In a blaze of light, joy and jingles, Glasgow journalism student Naomi Mills joins the Clan for her very first taste of ice hockey and admits she’s a fan already
BURIED in the middle of Braehead Shopping Centre is the home of a mighty ice hockey outfit.
Braehead Clan were formed two years ago and are one of only three professional teams in Scotland.
Despite their brief existence they have already built up a strong following and have make their mark in the Elite League against Britain’s best.
Before watching them in action my own experience of ice hockey hadn’t extended beyond a childhood love of the Mighty Ducks.
Mention of the sport brought to mind brutal guys in padding, the vilified player everyone likes to jeer for their stick-slicing and fouls and, of course, Canada where the NHL draws massive support.
The Clan draw a big family crowd. On the night I went along, mums, dads and their kids filled the arena to more than two thirds of its 4000-capacity.
The match programme told me eight of the players were Canadian born, including head coach and defenceman Drew Bannister.
Suddenly the lights dimmed as the visitors, Sheffield Steelers, second in the league, stepped on to the ice.
In contrast, sirens blared and the lights dazzled to welcome the Clan and the scene was set for a tense clash. In a blur of orange and purple, players whizzed the puck from end to end at a pace that was almost super human.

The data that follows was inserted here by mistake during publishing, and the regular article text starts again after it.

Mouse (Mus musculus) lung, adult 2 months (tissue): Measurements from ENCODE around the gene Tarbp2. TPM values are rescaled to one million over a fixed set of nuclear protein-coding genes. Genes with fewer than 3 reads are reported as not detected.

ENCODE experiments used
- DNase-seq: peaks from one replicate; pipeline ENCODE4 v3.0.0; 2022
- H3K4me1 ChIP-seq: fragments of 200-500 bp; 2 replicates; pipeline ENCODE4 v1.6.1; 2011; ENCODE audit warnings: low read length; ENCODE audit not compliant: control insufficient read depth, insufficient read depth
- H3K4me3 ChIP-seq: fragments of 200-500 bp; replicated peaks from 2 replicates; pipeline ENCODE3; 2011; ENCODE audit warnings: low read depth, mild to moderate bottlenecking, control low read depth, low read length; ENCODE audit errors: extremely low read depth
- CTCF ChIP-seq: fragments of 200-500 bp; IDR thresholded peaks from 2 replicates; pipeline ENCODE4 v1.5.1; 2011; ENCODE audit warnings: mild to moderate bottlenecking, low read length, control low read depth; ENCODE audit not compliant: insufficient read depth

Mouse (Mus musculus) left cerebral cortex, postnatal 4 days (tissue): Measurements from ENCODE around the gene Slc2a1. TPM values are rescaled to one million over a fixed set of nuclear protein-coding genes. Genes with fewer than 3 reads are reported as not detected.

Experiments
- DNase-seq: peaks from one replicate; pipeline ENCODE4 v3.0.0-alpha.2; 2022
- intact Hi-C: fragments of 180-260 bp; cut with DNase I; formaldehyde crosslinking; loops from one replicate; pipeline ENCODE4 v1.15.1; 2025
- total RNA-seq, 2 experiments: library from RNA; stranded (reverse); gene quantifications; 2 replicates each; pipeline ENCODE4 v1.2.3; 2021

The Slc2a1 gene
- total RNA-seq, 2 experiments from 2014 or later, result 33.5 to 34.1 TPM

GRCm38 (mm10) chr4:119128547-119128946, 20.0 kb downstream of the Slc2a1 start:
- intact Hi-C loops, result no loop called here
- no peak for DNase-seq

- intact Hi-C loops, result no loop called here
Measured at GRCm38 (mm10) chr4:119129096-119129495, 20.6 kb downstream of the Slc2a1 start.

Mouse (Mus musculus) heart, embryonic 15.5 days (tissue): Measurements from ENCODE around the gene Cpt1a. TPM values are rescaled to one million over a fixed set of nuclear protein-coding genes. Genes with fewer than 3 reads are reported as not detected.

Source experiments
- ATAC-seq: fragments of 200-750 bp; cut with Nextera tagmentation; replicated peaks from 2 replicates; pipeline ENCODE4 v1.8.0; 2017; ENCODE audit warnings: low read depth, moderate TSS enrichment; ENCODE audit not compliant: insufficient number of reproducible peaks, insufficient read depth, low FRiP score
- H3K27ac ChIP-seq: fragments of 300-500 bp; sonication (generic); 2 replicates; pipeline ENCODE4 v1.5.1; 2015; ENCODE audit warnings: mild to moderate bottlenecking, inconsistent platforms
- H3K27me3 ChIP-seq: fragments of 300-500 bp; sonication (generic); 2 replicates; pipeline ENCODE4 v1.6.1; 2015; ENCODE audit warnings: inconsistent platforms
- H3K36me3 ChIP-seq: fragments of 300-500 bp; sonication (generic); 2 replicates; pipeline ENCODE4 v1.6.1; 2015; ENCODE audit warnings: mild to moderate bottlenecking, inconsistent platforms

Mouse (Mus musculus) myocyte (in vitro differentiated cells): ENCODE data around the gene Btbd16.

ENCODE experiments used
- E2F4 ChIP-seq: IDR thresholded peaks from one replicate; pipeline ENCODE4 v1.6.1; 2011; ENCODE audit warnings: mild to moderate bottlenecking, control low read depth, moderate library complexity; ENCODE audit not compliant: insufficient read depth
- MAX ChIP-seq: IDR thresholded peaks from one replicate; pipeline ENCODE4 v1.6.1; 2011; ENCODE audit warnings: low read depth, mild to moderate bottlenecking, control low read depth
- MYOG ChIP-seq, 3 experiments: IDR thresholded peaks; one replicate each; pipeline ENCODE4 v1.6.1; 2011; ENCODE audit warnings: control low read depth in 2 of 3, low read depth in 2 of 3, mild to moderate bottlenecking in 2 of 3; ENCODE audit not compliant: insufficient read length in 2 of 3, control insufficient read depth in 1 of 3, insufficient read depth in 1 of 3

Jingles flooded the arena, stirring a mood unlike any other I have sampled in Scotland. Its trans-Atlantic cheesiness brought a huge reaction from the crowd and I was on the edge of my seat as the Clan proved they were not a team to be pushed around.
No.9 Mike Bayrack won the support of fans when he threw Steelers player Nick Duff to the ice. But the men from Sheffield fought back and hit the first goal courtesy of Colt King. Slade’s Hit Me
With Your Best Shot blared from the PA, underlining the determination of the Clan and their fans to battle back.
Only 20 minutes had been played and already I was an ice hockey fan. The second period launched to the tune of the Addams Family theme and within two minutes the Clan were level.
They began to dominate but struggled to find the winning finish and the scoreline remained tied.
But the purple army of Clan fans kept the faith and roared on their heroes and with the final period just 21 seconds old, player-coach Bannister made it 2-1.
When the full-time whistle blew the crowd erupted and Braehead was on its feet to congratulate its winning side.
Despite the brutality of the game players on both sides shook hands as they left the ice. Their willingness to forget the push and shove of the past 60 minutes reflected true sportsmanship.
In a final salute to their home supporters Clan players gathered in a team huddle on the ice and raised their sticks to the stands.
The fans responded with a final, ear-piercing roar of congratulations before they turned to leave the arena.
As the banks of seats emptied and the ice grew bare the realisation sank in that this was a Friday
night in Glasgow.
Canada was nowhere to be seen.